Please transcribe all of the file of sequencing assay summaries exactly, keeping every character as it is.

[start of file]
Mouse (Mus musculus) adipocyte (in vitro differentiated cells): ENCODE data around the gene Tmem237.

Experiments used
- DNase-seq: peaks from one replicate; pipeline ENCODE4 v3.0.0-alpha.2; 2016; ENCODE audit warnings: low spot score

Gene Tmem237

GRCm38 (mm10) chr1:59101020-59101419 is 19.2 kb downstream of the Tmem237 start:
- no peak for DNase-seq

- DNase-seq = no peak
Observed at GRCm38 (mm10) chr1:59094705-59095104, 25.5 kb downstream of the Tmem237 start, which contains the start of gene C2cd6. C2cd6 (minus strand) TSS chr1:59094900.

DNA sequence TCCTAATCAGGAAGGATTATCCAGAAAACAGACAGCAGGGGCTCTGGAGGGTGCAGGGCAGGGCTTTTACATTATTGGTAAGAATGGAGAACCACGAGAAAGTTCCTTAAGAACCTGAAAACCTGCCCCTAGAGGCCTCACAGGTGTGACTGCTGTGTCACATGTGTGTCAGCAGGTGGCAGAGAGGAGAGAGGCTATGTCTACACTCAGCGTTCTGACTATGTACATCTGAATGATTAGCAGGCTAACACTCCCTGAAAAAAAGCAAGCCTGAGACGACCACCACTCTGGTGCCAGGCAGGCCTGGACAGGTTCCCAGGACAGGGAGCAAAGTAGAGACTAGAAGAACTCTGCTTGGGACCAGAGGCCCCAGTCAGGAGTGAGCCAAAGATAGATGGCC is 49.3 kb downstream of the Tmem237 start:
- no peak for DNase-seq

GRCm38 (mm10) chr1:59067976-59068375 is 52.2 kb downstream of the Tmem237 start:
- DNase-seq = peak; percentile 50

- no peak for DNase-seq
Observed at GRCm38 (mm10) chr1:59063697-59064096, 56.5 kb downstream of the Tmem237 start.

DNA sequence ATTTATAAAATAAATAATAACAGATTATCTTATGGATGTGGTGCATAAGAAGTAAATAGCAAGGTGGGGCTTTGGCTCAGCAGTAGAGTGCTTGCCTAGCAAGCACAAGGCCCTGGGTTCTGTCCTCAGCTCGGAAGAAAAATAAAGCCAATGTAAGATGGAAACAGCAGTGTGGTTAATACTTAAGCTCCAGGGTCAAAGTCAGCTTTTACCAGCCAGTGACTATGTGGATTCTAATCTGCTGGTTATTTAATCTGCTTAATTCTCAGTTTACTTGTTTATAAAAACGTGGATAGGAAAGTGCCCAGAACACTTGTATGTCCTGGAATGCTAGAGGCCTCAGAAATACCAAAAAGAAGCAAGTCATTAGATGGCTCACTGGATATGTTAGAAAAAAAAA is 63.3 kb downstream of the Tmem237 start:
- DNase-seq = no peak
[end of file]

Mouse (Mus musculus) adipocyte (in vitro differentiated cells): ENCODE data around the gene Tmem237.

Experiments used
- DNase-seq: peaks from one replicate; pipeline ENCODE4 v3.0.0-alpha.2; 2016; ENCODE audit warnings: low spot score

Gene Tmem237

GRCm38 (mm10) chr1:59101020-59101419 is 19.2 kb downstream of the Tmem237 start:
- no peak for DNase-seq

- DNase-seq = no peak
Observed at GRCm38 (mm10) chr1:59094705-59095104, 25.5 kb downstream of the Tmem237 start, which contains the start of gene C2cd6. C2cd6 (minus strand) TSS chr1:59094900.

DNA sequence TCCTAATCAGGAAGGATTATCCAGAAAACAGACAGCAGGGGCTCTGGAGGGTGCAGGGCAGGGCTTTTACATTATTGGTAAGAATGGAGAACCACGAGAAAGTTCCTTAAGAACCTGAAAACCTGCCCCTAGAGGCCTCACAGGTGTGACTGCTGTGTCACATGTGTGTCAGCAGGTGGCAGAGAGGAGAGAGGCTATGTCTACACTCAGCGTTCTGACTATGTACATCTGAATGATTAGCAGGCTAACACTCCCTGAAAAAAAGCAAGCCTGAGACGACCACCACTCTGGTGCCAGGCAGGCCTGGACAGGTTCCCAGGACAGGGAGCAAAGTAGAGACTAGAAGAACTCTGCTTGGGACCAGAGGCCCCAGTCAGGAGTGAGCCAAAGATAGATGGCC is 49.3 kb downstream of the Tmem237 start:
- no peak for DNase-seq

GRCm38 (mm10) chr1:59067976-59068375 is 52.2 kb downstream of the Tmem237 start:
- DNase-seq = peak; percentile 50

- no peak for DNase-seq
Observed at GRCm38 (mm10) chr1:59063697-59064096, 56.5 kb downstream of the Tmem237 start.

DNA sequence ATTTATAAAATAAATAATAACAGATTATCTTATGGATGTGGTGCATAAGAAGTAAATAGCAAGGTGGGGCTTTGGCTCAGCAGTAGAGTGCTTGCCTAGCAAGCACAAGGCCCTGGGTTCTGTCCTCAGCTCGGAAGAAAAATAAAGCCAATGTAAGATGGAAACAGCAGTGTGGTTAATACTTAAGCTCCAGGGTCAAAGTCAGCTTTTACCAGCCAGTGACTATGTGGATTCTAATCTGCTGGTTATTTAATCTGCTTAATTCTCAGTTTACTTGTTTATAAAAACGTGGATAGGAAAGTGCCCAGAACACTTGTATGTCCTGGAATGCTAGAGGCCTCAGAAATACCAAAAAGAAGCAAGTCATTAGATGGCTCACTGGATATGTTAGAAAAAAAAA is 63.3 kb downstream of the Tmem237 start:
- DNase-seq = no peak